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calendar of events M

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Dates & prices are subject to change. Please confirm all information with the attraction or sponsoring organization.

Ongoing “Carter Collection” at the Amon Carter Museum of American Art. The Carter houses one of the great collections of American art, from historical landscapes captured on canvas to city streets seen through the lens of a camera. Anchored by iconic masterworks from the nineteenth and twentieth centuries, the collection includes a range of artists, mediums, and styles, providing countless ways to explore and understand American creativity. They regularly change out these works, so each time you visit, you’ll encounter something new. Admission free. Tues., Wed., Fri., Sat. 10 a.m.-5 p.m., Thurs. 10 a.m.-8 p.m., Sun. noon-5 p.m., closed Mon. For more information, 817-738-1933, www. cartermuseum.org/exhibitions/carter-collection. 3501 Camp Bowie Blvd. Ongoing Fort Worth Stockyards Historical District’s Texas Longhorn Cattle Drive. Twice daily, herders dressed in 19th-century cowboy gear drive 15-17 head of cattle down Exchange Ave. Best viewing areas for the drives are the front lawn of the Livestock Exchange Bldg. or across the street near RFD TV’s Gift Store. Free. Times 11:30 a.m. & 4 p.m. daily, weather permitting. The Fort Worth Herd Experience has a 2 p.m. daily meet ’n greet behind the Livestock Exchange Building. No cattle drives on major holidays. For more information, 817-336-4373, www.fortworthherd. com. Along E. Exchange Ave.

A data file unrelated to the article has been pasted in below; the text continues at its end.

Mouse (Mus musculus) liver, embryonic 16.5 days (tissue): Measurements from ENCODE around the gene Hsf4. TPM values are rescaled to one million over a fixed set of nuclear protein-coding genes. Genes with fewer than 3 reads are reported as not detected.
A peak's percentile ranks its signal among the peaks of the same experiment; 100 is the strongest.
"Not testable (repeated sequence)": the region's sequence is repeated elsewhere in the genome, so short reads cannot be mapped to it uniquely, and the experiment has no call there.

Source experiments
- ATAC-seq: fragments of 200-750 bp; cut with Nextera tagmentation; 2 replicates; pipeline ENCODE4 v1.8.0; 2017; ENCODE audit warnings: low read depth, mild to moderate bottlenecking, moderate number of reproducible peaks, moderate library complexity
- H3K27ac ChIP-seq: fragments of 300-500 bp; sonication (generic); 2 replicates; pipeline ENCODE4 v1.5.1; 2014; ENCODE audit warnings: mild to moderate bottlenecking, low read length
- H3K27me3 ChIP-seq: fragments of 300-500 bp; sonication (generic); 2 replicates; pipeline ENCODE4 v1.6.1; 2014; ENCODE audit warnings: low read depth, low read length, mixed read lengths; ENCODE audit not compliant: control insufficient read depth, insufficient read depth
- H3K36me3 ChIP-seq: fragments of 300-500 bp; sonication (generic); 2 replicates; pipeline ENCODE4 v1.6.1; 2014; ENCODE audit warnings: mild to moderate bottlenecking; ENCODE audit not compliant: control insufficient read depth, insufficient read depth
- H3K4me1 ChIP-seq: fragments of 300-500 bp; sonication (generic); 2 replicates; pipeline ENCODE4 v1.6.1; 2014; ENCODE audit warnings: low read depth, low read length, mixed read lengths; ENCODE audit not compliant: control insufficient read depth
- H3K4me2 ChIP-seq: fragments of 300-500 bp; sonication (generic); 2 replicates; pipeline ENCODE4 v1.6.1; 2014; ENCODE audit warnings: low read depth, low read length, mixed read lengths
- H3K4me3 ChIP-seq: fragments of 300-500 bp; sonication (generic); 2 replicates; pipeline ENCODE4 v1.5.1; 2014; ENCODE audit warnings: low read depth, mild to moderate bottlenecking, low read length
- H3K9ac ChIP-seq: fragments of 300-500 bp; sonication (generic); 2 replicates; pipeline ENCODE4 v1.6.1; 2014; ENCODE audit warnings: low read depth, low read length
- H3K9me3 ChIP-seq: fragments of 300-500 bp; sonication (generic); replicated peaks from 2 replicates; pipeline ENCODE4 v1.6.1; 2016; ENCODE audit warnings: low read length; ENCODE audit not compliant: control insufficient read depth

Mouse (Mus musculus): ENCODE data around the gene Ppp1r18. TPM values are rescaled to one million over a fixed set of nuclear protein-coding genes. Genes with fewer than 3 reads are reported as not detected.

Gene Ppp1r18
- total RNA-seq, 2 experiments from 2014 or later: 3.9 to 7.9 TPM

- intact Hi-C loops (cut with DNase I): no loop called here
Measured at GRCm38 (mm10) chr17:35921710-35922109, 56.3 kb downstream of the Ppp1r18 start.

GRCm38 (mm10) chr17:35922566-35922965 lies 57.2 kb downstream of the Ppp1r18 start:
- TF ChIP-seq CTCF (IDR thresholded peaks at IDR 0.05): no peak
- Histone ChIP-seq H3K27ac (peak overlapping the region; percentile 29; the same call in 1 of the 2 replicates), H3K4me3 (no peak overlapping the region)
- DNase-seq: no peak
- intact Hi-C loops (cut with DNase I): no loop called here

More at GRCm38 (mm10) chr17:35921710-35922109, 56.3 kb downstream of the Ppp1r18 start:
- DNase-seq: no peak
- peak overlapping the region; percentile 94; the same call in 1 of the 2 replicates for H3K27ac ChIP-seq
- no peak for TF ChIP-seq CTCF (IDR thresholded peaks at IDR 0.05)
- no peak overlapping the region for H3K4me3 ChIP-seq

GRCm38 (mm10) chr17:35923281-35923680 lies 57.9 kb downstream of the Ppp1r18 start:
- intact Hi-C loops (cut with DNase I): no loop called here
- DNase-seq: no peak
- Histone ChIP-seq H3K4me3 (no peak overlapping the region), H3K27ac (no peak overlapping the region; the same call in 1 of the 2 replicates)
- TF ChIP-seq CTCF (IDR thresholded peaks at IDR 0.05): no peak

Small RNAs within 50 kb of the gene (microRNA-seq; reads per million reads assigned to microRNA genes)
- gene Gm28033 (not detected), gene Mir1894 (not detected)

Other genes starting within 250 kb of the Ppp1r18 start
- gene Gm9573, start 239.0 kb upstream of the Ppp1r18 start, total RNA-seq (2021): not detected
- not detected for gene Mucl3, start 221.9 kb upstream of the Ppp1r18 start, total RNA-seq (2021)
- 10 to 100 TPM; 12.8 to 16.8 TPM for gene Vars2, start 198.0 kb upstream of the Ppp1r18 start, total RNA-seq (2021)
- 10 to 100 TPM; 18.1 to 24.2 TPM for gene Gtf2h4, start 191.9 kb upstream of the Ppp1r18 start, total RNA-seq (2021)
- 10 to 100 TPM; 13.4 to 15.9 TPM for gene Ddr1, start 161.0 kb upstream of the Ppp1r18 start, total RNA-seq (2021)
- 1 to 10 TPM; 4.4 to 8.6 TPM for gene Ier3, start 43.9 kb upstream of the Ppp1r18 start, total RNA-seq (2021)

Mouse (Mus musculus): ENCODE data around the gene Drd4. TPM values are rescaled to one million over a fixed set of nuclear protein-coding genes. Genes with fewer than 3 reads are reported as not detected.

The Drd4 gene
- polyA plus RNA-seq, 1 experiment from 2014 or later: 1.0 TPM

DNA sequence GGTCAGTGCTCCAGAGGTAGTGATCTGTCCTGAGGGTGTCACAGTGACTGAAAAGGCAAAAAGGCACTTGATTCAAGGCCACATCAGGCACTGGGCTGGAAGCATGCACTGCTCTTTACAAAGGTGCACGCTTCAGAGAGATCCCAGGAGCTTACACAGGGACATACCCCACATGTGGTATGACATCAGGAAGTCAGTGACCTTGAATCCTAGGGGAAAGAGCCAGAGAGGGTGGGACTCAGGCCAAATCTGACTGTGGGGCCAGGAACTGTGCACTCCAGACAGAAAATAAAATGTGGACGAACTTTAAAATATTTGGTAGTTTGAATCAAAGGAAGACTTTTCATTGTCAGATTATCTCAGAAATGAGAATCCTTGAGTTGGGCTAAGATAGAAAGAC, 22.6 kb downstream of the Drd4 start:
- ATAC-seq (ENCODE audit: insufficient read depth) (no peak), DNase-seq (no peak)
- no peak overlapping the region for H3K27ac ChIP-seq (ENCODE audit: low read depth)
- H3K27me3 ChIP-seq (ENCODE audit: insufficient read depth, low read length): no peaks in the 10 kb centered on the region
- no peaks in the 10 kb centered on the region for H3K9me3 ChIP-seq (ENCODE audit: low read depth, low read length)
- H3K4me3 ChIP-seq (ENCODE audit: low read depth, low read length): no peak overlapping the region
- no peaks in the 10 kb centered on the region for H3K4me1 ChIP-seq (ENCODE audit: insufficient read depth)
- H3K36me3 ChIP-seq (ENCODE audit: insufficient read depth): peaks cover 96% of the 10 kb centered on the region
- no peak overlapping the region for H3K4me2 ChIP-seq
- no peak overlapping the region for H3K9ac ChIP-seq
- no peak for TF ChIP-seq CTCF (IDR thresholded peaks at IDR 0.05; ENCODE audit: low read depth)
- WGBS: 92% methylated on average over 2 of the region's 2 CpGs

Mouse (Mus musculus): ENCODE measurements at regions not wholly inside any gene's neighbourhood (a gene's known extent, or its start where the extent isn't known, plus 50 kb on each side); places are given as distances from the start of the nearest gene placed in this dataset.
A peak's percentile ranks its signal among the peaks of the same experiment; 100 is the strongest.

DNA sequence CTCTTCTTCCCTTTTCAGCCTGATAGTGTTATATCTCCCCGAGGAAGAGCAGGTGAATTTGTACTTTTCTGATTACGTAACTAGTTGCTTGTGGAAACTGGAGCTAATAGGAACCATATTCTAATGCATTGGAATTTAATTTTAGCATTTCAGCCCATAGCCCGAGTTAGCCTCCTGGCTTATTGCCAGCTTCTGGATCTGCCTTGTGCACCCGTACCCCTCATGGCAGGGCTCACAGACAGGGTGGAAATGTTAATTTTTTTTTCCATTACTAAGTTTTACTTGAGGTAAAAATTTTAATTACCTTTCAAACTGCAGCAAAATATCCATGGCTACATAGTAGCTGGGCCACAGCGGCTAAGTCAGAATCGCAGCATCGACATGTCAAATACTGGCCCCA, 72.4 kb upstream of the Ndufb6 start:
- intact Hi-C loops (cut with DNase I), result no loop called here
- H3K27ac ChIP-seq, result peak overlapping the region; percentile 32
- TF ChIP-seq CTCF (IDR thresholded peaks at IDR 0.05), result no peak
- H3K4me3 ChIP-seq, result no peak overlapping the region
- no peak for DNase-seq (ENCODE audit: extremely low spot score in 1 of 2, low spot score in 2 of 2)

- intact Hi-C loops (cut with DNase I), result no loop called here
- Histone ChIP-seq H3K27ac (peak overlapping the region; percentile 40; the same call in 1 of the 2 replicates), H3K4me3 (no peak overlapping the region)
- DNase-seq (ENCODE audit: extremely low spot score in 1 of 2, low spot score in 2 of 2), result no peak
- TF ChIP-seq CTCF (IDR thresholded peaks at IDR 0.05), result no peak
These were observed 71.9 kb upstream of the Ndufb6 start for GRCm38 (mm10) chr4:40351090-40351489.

Ongoing “James Surls, Seven and Seven Flower (1998)” at the Amon Carter Museum of American Art. The acclaimed Texas artist transformed pine and steel into writhing blossoms suspended in space to evoke a dynamic relationship between the earthly and the spiritual. Admission free. Hrs. Tues., Wed., Fri. & Sat. 10 a.m.-5 p.m., Thurs. 10 a.m.-8 p.m., Sun. noon-5 p.m. Closed Mondays and select holidays. For more information, 817-989-5064, www.cartermuseum.org/exhibitions/james-surls-seven-andseven-flower. 3501 Camp Bowie Blvd. Ongoing Fort Worth Botanic Garden. The main gardens are open daily from 8 a.m.-6 p.m., last admission sold at 3:15 p.m. to allow adequate time in the garden. Ticket prices are $12 adults ages 16-64, $6 ages 6-15, $10 ages 65+. Please know the Tarrant County

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requirement for masks will be enforced, which means visitors and employees will not be allowed entry without an adequate face covering. However, wearing masks while outdoors in the Garden is still optional. Online ticketing is in place, allowing contactless payments. The Trellis Gift Shop, located inside the Garden Center, will be open with limited capacity, seven days a week. The Treasure Tree Gift Shop, located in the Japanese Garden, will only be open on Sat. & Sun. 10 a.m.-4 p.m. The Rock Springs Café is currently open seven days a week, 11 a.m.-4 p.m. Please contact the café at 817-366-1100 for more information. To purchase tickets, or to reserve a time, www.fwbg. org. 3220 Botanic Garden Blvd.